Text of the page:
Culture critic Rebecca Moore is spellbound by David Bintley’s dreamlike adaptation of Cinderella, performed by the Birmingham Royal BalletWritten by RMM197 on 25th February 2017
Dolly West’s Kitchen @ the Old Joint Stock
Filled with the usual paraphernalia of family life, Dolly West’s could have been anyone’s kitchen
Filled with the usual paraphernalia of family life, Dolly West’s could have been anyone’s kitchen. The room was clearly the hub of the household and the effective staging certainly made the audience feel like they were part of the furniture in this family’s home. However, from the first dialogue between Dolly West and kitchen maid Anna, it became clear that times were hard; far from the peaceful domestic life the audience might have anticipated. Amie M. Bjorklund’s Dolly West quickly commanded the attention of the audience. Bjorklund effectively portrayed a mature young woman, yet with a sense of vulnerability following talk of approaching war and lost love.
The entirety of Frank McGuinness’ critically acclaimed play takes place within this kitchen. Despite being set in the neutral Republic of Ireland, it becomes clear that World War II has not left the West family unscathed. In contrast to her free spirited past life in Italy, Dolly West became head of the household, which also involved caring for her elderly mother Rima. Following the arrival of English officer Alec Redding, whose past relationship with Dolly is hinted at, tensions between the family and strongly patriotic youngest sibling Justin are increased. Here the strength of Ryan Buen’s performance allowed the audience to believe that there was more to his anger than distrust of the English.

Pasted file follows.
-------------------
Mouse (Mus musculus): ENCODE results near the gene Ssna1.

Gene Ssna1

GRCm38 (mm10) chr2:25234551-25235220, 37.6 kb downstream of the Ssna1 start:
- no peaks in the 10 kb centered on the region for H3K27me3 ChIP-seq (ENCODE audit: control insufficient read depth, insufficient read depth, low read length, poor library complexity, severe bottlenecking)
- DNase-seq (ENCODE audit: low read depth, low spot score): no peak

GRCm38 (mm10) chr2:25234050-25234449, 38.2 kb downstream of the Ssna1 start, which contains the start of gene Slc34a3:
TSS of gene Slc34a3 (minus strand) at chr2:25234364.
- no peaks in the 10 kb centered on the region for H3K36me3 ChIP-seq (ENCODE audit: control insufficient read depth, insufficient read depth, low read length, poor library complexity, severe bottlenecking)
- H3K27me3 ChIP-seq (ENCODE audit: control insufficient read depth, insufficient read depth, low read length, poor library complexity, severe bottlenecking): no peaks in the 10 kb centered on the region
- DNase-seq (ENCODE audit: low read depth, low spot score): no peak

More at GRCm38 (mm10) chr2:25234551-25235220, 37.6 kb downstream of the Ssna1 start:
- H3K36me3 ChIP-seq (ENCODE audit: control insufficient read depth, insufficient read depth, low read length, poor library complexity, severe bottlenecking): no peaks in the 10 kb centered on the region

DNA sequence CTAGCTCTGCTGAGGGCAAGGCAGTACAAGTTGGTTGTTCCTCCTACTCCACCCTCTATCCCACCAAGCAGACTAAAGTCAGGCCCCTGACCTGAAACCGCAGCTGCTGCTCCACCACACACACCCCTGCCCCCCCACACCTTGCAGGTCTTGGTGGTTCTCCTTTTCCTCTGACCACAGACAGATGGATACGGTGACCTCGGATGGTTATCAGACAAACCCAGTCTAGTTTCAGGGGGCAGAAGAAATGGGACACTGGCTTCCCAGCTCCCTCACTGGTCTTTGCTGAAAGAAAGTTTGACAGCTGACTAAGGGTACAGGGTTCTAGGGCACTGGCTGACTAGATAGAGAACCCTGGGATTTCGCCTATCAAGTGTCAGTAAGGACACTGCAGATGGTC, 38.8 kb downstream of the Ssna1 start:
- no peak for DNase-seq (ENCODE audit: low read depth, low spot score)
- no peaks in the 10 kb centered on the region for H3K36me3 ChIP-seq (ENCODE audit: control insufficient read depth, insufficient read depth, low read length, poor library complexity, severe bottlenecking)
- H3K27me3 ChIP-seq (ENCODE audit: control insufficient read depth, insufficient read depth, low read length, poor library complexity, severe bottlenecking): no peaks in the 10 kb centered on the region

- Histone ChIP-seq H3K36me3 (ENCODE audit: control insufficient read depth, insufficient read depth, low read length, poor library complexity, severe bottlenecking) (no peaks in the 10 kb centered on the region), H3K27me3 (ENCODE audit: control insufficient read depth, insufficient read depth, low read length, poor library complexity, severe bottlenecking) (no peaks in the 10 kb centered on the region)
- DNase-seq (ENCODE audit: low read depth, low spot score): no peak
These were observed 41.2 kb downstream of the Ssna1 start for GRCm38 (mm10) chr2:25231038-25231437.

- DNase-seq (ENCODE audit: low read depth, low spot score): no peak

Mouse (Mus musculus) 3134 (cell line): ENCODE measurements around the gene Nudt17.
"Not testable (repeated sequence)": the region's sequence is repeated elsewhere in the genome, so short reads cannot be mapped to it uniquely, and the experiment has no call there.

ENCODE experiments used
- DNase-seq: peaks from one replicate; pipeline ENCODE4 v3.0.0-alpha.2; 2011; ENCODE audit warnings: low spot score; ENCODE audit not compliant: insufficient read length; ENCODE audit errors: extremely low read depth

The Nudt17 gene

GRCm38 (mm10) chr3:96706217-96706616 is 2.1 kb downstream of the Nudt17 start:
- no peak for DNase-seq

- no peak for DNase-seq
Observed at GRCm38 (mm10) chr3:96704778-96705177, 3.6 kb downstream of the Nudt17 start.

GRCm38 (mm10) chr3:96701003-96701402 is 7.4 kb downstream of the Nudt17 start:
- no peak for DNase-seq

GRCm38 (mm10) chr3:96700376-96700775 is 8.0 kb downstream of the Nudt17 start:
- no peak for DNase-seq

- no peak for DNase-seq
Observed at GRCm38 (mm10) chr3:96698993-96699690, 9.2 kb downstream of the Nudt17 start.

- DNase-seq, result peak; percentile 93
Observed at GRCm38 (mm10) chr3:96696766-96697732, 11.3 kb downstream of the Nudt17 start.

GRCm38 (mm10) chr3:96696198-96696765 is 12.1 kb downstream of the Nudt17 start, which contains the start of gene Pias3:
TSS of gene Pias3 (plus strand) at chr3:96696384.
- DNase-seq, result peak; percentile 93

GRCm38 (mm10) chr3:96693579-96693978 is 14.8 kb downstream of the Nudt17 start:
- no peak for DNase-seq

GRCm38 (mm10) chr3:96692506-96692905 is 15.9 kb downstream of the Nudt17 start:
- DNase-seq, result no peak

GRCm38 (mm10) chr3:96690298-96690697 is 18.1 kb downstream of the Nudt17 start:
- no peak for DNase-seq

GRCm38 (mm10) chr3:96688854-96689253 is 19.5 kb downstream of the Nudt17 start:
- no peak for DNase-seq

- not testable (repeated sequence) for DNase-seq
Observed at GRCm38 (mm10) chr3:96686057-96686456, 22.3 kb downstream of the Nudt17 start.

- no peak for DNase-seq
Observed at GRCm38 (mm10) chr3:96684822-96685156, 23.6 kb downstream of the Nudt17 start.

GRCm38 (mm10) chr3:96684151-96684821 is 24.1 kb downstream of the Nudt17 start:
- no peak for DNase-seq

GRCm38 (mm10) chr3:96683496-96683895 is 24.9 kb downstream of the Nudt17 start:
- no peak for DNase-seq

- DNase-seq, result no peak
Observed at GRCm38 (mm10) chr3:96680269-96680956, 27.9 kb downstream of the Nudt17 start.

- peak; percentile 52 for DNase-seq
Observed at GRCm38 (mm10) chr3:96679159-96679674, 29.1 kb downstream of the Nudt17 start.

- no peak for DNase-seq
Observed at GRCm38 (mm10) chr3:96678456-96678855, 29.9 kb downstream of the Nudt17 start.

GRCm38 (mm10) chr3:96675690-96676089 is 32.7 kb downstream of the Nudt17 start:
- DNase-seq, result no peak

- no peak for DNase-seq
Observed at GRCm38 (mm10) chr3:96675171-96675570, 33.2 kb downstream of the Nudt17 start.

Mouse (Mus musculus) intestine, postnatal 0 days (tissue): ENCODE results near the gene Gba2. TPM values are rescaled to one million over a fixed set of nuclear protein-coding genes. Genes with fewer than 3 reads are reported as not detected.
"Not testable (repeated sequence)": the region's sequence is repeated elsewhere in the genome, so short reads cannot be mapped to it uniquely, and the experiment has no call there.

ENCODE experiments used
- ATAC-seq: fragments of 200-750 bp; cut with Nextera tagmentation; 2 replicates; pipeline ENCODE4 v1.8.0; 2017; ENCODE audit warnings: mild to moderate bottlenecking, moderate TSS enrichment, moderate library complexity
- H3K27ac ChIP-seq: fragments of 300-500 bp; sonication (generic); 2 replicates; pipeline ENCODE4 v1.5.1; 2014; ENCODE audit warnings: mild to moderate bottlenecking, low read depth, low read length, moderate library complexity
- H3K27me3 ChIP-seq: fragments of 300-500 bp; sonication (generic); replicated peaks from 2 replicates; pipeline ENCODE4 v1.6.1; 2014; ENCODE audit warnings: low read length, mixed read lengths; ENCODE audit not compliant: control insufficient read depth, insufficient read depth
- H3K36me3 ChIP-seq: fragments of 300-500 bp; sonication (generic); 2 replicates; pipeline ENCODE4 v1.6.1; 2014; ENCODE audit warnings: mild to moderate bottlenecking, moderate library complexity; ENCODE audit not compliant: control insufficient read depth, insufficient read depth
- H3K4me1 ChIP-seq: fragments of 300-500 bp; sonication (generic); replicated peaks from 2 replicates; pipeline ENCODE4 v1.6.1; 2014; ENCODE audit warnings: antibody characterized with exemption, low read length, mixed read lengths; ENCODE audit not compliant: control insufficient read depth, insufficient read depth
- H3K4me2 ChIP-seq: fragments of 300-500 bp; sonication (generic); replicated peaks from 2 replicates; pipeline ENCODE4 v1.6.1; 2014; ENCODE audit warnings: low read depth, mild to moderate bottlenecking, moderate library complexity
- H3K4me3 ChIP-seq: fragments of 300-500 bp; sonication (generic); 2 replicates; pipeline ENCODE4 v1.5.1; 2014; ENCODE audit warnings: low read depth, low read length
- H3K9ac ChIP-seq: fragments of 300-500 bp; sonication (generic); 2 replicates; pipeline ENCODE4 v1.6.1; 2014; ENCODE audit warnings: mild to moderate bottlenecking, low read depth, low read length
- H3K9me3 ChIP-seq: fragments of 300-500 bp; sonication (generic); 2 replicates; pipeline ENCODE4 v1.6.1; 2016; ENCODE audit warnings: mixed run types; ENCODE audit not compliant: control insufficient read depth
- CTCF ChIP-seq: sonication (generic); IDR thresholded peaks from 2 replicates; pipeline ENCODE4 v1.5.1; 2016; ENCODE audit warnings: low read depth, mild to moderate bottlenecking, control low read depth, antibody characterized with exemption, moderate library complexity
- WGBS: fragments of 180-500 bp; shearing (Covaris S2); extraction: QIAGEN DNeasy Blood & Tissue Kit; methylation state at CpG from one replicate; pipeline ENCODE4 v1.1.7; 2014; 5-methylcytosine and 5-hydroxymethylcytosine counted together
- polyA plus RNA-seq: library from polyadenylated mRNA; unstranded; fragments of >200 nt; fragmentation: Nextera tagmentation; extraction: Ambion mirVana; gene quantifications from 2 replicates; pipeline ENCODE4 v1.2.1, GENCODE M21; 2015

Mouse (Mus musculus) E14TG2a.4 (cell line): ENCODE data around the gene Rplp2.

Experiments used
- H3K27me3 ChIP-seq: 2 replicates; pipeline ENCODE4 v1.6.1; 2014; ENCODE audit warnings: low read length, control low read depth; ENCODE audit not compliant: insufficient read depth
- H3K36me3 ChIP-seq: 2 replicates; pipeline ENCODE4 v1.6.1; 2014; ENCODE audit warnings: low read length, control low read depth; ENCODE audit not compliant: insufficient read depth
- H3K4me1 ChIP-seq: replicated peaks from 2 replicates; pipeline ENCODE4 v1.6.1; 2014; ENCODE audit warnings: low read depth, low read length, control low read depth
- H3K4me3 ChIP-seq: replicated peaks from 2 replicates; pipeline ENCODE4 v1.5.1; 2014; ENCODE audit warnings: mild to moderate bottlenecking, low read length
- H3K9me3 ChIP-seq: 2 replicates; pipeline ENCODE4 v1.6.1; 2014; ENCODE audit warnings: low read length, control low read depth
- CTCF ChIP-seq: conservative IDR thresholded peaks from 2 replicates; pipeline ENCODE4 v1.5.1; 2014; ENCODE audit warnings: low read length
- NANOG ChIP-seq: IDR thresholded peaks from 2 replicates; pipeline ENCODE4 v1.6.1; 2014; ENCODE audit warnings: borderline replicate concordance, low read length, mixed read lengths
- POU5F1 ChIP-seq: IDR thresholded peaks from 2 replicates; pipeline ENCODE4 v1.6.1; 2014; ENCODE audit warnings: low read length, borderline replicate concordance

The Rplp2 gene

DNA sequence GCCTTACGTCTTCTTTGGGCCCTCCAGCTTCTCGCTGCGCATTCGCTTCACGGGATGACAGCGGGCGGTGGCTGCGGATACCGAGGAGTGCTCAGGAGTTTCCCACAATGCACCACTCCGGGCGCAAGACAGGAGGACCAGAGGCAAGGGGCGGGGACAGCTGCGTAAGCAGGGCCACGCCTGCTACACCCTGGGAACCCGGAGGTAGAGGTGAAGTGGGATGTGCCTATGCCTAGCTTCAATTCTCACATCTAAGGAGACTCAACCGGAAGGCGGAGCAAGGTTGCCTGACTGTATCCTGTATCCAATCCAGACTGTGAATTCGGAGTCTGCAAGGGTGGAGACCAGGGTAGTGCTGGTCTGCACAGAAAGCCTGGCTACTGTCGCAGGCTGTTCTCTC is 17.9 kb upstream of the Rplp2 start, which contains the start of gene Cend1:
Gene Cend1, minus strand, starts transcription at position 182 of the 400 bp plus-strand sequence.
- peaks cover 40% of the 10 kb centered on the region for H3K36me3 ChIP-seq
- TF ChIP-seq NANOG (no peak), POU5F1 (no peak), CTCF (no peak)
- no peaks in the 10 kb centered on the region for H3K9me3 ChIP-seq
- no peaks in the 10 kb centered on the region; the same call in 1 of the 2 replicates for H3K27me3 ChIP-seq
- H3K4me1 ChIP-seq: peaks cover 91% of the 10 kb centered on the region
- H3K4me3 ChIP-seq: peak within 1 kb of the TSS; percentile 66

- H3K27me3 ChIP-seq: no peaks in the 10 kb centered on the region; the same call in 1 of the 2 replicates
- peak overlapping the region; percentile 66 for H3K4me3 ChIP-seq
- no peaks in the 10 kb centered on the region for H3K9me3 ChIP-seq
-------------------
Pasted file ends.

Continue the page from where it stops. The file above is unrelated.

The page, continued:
The complex family relationships were successfully explored and portrayed by the strong cast, but Sarah Levine’s Rima West shone throughout the play. Levine acted the part in a way which gave precedence to Rima’s wicked sense of humour, but also provided some of the most thought-provoking moments of the play. Furthermore, the chemistry between Levine and Bjorklund was certainly enjoyed by the audience. Rima’s quick wit was consistent throughout the play, the comedic moments essential in relieving the tension caused following the arrival of American soldiers Marco and Jamie.
The moments of comic relief were needed even more as the play progressed. Issues of jealously and loyalty emerged along with questions of identity. The dark shadow of the war continued to loom over the family, constantly reminding the audience that any moments of happiness were short-lived. However a particularly touching occurrence was the development of Justin and Marco’s relationship. This was undoubtedly a highlight of the production, acted with subtlety which made Justin’s character change believable. Buen certainly helped the audience to understand the confliction he was suffering; his endearing closeness to Marco certainly directed sympathy at him rather than frustration.
Despite being set in a single location, this production was by no means one dimensional. There were no distractions in this honest, sometimes dark, exploration of the realities of family life. The strength of the cast certainly contributed to the overall impact of the story; the audience were able to understand the characters’ flaws and empathise with their troubles. This is a play as much about tumultuous family relationships as it was about history.
Dolly West’s Kitchen realistically explored how the effects of war were felt no less harshly in a family home, but with a touch of humour and courage, demonstrating that this was no ordinary kitchen.